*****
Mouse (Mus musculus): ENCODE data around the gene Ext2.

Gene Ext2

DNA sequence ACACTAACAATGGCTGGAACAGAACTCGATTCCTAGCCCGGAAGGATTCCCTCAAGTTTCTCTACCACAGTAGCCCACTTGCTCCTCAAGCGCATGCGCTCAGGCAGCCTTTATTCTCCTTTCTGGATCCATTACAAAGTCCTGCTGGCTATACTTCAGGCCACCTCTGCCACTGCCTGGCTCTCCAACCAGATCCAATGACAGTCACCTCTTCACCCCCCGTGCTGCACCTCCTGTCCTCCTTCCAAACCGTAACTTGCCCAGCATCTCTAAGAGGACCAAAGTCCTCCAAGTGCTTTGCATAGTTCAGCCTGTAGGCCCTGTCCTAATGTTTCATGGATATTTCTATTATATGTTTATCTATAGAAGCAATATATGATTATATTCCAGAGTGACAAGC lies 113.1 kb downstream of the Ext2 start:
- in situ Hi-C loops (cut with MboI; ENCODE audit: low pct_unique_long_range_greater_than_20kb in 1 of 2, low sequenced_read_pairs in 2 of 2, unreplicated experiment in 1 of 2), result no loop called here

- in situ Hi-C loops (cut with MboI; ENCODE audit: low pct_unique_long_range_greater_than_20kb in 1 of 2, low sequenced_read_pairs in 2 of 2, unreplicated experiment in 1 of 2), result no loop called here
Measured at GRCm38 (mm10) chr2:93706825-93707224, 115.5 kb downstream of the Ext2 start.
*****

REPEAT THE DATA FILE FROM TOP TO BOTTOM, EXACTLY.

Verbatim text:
Mouse (Mus musculus): ENCODE data around the gene Ext2.

Gene Ext2

DNA sequence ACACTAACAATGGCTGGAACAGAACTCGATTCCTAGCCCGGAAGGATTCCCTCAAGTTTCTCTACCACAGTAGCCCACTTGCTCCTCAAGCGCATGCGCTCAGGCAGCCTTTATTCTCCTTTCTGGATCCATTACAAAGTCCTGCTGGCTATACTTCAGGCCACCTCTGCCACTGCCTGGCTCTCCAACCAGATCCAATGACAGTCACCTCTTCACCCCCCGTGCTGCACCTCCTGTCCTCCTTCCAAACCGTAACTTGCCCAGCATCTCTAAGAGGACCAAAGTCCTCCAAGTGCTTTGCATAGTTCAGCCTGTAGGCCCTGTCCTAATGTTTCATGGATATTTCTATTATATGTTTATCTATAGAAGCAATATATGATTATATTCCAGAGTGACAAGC lies 113.1 kb downstream of the Ext2 start:
- in situ Hi-C loops (cut with MboI; ENCODE audit: low pct_unique_long_range_greater_than_20kb in 1 of 2, low sequenced_read_pairs in 2 of 2, unreplicated experiment in 1 of 2), result no loop called here

- in situ Hi-C loops (cut with MboI; ENCODE audit: low pct_unique_long_range_greater_than_20kb in 1 of 2, low sequenced_read_pairs in 2 of 2, unreplicated experiment in 1 of 2), result no loop called here
Measured at GRCm38 (mm10) chr2:93706825-93707224, 115.5 kb downstream of the Ext2 start.